The future of food -- right now
accolades are unprecedented for a startup in a new category. Impossible Burger
2.0 was the first food ever showcased at CES, which features breakthrough
technologies from connected homes to self-driving electric vehicles.
Foods’ scientists are already hard at work on additional improvements. CEO and
Founder Dr. Patrick O. Brown said the food tech startup plans to scale up
faster than its tech neighbors in California’s Silicon Valley.
cycle of innovation can be much faster than that of the electronics
industry," said Brown, a former pediatrician, co-founder of the Public
Library of Science and Professor Emeritus at Stanford University, adding that, "As
soon as we determine we've got something decisively better, something that will
accelerate our mission to eliminate the need for animal agriculture, we can
launch it. …."
in Redwood City, Calif., Impossible Foods uses modern science and technology to
create wholesome and nutritious food, restore natural ecosystems and feed a
growing population sustainably. The company makes meat directly from plants --
with a much smaller environmental footprint than meat from animals.
satisfy the global demand for meat at a fraction of the environmental impact,
Impossible Foods developed a far more sustainable, scalable and affordable way
to make meat, without the catastrophic environmental impact of livestock.
after its founding in 2011, Impossible Foods’ scientists discovered that one
molecule — “heme” — is uniquely responsible for the explosion of flavors that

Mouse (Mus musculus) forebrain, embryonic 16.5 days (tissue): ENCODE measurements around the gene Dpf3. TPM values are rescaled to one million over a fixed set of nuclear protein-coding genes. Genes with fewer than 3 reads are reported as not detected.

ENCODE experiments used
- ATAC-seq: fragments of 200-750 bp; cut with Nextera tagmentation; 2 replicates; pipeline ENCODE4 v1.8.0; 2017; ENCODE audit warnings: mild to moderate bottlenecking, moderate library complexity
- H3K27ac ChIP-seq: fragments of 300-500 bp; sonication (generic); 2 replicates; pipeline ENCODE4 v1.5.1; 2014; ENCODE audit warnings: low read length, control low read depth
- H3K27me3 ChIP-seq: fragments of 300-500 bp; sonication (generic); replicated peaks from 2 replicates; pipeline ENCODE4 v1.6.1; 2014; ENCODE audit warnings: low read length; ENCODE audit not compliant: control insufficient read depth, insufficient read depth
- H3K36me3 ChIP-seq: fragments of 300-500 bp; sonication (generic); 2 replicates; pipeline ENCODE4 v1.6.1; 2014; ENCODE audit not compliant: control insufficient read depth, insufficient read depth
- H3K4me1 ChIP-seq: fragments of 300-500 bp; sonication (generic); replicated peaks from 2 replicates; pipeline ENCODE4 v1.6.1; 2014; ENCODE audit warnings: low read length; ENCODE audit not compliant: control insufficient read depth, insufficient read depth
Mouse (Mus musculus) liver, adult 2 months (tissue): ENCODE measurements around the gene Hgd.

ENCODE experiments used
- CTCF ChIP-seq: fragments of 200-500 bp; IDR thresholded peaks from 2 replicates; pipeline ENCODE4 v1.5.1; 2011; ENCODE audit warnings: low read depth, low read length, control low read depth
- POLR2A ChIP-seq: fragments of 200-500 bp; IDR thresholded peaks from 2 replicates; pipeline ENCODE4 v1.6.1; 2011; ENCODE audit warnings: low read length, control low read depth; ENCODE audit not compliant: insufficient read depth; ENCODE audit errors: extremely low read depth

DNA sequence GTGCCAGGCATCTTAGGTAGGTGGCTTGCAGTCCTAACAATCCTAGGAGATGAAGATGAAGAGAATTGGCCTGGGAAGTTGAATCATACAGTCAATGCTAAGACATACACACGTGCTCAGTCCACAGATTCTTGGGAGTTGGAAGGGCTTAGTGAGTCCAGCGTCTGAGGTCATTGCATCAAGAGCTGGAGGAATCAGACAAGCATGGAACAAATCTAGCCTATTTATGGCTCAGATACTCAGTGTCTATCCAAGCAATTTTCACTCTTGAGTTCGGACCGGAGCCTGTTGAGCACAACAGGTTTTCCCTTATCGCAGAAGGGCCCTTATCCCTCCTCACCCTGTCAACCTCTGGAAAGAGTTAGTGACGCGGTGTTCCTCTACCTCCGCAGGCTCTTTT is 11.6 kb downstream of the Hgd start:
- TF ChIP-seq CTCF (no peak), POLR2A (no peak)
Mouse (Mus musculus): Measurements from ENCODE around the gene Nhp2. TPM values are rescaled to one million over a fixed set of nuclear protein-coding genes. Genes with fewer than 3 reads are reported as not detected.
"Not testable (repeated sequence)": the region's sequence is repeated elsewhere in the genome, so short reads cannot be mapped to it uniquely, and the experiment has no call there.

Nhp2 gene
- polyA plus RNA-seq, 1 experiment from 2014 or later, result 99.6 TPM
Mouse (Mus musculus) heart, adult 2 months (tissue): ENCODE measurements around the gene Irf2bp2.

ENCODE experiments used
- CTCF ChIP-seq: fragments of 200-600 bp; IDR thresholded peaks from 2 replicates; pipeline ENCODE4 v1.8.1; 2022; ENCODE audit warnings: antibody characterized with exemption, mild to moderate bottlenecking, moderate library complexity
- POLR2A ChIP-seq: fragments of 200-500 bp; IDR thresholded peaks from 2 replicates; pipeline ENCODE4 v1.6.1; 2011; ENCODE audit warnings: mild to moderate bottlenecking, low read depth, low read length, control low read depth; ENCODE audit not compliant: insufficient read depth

result when meat is cooked. Impossible Foods’ scientists genetically engineer
and ferment yeast to produce a heme protein naturally found in plants, called
heme in Impossible Burger is identical to the essential heme humans have been
consuming for hundreds of thousands of years in meat — and while the Impossible
Burger delivers all the craveable depth of beef, it uses far fewer resources
because it’s made from plants, not animals.
in California’s Silicon Valley, Impossible Foods makes delicious, nutritious
meat and dairy products directly from plants — with a much smaller
environmental footprint than meat from animals. The privately held company was
founded in 2011 by Patrick O. Brown, M.D., Ph.D., Professor Emeritus of
Biochemistry at Stanford University and a former Howard Hughes Medical
Institute investigator. Investors include Khosla Ventures, Bill Gates, Google
Ventures, Horizons Ventures, UBS, Viking Global Investors, Temasek, Sailing
Capital, and Open Philanthropy Project.
Burger 2.0 debuted Jan. 7 at Border Grill, the award-winning restaurant from
Chefs Mary Sue Milliken and Susan Feniger. It’s now available at about 20 of
America’s most respected restaurants. Within several weeks, the next-generation
Impossible Burger will be available at more than 5,000 restaurants.
Feb. 4, the next-generation Impossible Burger will be available to all
restaurants in the United States through major food distributors. At that
point, restaurants will automatically get the new 2.0 recipe when they place
their next order; by mid-March nearly all Impossible Foods’ restaurant
customers will likely be serving the new recipe.
Burger is also available in more than 100 restaurants in Hong Kong and Macau.
The company plans to launch the new recipe in Singapore later this year, with
additional markets to come.